Happy Birthday, Melina Marchetta, born 25 March 1965
- Because without our language, we have lost ourselves. Who are we without our words?
- It begins with the character. When I write, I know how the story starts and how it ends, but I need to figure out how to get there. My first draft is generally awful. Before I share it with anyone else, I’ll rewrite it several times. I am obsessed with getting the words right.
- I think that we vote, not to get the best party in, but to keep the worst party out.
- Writers need to use dialogue to move the plot forward, to reinforce a relationship, or to tell more about the character.
- The key is that I let the characters live in my head for a really long time and I listen to their voices before I commit them to paper.
- Wouldn’t it be fantastic if the English syllabus was made up of books that students love?
- I’ve never had feedback on a novel where I was told, “It’s a complete rewrite.” With a script, there are often structural issues that need to be addressed. A script is a thousand times worse than a novel.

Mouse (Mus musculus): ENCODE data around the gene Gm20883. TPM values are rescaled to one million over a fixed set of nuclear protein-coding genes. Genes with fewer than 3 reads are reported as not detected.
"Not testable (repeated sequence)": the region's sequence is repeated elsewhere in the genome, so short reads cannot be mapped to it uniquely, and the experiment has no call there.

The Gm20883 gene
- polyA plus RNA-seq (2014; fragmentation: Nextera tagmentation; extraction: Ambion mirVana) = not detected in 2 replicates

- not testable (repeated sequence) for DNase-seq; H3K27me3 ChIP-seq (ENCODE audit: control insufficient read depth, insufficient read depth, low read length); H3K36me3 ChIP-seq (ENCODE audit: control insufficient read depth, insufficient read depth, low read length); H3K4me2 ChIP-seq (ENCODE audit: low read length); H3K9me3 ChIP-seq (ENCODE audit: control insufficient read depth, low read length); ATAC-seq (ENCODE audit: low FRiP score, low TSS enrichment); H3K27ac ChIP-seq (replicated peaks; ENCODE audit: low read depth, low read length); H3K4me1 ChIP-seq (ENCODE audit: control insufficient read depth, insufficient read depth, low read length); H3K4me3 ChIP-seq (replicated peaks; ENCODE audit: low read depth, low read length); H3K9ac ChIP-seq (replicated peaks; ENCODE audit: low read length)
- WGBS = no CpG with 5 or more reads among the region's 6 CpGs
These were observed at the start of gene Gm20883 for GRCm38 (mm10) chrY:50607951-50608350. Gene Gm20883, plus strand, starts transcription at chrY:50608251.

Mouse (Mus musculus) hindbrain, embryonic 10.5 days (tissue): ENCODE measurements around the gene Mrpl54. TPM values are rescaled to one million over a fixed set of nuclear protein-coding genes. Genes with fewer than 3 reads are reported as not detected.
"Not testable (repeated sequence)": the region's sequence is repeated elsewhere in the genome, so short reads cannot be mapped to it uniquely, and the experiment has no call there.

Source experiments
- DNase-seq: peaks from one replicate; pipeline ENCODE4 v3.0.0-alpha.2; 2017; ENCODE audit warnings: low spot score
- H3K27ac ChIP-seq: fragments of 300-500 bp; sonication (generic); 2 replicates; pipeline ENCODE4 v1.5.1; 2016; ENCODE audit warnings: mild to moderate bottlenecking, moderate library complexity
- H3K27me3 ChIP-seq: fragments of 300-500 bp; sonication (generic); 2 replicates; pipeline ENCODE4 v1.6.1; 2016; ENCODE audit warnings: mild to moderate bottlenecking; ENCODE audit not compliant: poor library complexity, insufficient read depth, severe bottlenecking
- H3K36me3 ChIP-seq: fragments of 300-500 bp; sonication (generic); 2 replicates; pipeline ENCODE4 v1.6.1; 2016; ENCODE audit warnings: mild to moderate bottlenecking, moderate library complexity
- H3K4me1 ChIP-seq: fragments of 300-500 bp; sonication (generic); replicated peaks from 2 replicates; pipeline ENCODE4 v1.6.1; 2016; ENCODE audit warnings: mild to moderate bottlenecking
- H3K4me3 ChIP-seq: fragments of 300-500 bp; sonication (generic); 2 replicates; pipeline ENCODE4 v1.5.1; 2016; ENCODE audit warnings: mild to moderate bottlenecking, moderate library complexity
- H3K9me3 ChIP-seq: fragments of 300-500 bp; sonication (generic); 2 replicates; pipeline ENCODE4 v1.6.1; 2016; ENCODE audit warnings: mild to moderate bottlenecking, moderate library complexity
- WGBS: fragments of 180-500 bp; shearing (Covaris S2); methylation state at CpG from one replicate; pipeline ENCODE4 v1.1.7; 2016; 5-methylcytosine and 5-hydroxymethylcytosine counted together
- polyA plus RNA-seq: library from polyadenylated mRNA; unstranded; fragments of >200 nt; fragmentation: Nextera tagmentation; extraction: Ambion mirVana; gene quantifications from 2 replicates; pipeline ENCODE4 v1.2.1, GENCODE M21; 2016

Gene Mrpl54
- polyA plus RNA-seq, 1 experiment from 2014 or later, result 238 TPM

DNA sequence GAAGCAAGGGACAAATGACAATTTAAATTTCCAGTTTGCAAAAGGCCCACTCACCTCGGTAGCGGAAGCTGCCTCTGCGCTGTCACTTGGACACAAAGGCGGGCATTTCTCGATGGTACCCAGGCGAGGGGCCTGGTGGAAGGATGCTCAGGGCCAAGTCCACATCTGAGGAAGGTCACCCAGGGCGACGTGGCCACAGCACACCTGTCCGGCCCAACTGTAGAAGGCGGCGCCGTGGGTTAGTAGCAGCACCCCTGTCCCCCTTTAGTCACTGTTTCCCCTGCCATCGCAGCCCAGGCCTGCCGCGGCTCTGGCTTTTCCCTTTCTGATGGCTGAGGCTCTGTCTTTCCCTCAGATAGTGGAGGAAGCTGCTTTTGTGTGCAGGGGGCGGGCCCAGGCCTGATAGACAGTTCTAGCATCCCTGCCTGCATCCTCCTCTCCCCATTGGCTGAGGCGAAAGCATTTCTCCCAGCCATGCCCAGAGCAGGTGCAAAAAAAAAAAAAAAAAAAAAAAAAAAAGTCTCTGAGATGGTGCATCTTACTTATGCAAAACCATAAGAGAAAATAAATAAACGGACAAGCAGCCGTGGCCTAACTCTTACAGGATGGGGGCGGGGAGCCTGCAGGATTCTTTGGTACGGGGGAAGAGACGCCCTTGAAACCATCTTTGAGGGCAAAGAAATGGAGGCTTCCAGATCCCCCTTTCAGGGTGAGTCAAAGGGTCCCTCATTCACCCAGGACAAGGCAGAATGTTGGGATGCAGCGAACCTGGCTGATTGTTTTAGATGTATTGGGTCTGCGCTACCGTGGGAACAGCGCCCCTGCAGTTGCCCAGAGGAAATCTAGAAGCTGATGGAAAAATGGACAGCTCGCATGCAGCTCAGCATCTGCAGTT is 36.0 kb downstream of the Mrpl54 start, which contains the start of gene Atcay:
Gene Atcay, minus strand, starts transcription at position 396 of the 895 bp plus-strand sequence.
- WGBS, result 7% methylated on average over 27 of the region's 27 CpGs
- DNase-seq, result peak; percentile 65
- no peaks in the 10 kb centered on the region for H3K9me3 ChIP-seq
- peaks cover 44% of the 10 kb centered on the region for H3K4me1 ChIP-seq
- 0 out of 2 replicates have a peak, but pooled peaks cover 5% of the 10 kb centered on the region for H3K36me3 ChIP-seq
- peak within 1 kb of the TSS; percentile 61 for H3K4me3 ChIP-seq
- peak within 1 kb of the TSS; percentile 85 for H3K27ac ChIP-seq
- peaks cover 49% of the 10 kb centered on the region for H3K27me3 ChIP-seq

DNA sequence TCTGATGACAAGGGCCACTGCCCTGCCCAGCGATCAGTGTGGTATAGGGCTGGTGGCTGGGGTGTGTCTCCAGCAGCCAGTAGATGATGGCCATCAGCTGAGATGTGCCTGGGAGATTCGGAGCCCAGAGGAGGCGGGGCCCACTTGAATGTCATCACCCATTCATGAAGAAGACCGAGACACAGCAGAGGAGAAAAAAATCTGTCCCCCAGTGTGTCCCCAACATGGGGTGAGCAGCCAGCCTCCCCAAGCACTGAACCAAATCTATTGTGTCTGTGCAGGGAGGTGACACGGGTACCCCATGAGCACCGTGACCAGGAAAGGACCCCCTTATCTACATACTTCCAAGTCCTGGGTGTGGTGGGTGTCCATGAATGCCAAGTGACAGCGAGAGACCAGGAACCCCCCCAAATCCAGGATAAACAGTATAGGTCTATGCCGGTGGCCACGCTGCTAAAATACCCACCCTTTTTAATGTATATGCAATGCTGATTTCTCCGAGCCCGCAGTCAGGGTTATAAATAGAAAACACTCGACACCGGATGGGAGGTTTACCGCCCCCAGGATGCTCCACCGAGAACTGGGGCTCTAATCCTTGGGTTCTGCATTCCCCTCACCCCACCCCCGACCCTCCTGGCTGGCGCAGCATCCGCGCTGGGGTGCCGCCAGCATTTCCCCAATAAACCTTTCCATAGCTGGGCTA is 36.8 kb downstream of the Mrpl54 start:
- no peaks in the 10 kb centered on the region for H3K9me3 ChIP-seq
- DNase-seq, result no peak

- It’s against the rules of humanity to believe there is nothing we can do.
- I will not read a book that is part of a trilogy, or part of a series, until it is finished. There is no way I will read something that has a cliffhanger.
Melina Marchetta is an Australian writer and teacher. She is the author of the novels, Looking for Alibrandi, Saving Francesca and On the Jellicoe Road.
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